Due to its location on Malawi’s most important river, the Shire River, the habitats vary from extensive floodplains to vast mopane forests. Liwonde Park is a Malawian success story and is now the park with the most predator sightings in Malawi. Kutchire Lodge, with its perfect location in the park and very close to the Shire River, also offers boat trips that give you a view of the animals from the water.

Bootstour auf dem Oberen Shire Fluss am Liwonde Nationalpark, Malawi. Vom Wasser aus können Elefanten, Flußpferde und Krokodile beobachtet werden / © Foto: Georg Berg
Boat trip on the Upper Shire River at Liwonde National Park, Malawi. Elephants, hippos and crocodiles can be seen from the water / © Photo: Georg Berg

Malawi as a travel destination

The safari tours with the guides of Kutchire Lodge are reported in detail in another report. On the website of Kutchire Lodge at Liwonde Nations Park there is more information. An overview of all the stories on Malawi can be found on the country page Malawi. The landlocked country in Southeast Africa, which also calls itself the Warm Heart of Africa, is still considered an insider tip for Africa travelers. In regional comparison Malawi is a safe and peaceful country. The country’s landscape is dominated by Lake Malawi, the tenth largest lake in the world. In the total of five national parks, successful wildlife management has been practiced for several years and biodiversity has increased enormously. Nevertheless, the population of Malawi suffers from poverty. A controlled growth of tourism creates income opportunities also in rural areas and improves the livelihood of families. More information about tourism in Malawi.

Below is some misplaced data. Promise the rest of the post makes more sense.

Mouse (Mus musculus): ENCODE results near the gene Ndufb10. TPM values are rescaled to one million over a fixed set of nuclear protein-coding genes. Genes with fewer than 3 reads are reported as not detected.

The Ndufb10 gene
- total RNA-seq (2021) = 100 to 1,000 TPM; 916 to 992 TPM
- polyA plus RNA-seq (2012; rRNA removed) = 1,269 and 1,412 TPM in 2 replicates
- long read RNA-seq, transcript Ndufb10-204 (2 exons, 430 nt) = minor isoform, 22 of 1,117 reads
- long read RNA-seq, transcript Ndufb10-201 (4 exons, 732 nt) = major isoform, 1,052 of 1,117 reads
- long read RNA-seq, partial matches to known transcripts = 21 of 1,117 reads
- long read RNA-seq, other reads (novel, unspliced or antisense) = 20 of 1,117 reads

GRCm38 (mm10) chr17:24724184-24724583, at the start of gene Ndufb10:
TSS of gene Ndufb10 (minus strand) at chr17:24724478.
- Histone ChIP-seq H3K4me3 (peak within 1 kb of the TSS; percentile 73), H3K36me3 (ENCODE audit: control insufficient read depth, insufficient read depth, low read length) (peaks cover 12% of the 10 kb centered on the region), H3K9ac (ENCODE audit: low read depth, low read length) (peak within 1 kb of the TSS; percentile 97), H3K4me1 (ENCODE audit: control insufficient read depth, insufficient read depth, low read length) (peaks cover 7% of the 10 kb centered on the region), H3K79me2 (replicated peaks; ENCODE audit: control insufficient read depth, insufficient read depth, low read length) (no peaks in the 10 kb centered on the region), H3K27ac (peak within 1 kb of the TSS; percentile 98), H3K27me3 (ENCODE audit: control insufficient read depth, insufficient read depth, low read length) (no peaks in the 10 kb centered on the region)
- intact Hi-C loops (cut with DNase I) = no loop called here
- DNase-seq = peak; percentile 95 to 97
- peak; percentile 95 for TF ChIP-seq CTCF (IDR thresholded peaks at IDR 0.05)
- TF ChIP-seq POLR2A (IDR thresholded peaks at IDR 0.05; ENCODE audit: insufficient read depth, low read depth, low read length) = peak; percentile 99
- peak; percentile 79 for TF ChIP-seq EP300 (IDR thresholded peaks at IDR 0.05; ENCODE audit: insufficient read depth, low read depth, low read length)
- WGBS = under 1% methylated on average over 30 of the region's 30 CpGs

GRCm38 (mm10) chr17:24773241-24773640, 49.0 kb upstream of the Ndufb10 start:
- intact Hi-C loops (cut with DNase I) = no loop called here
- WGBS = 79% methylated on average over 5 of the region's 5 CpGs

The research trip was supported in Malawi by the Ministry of Tourism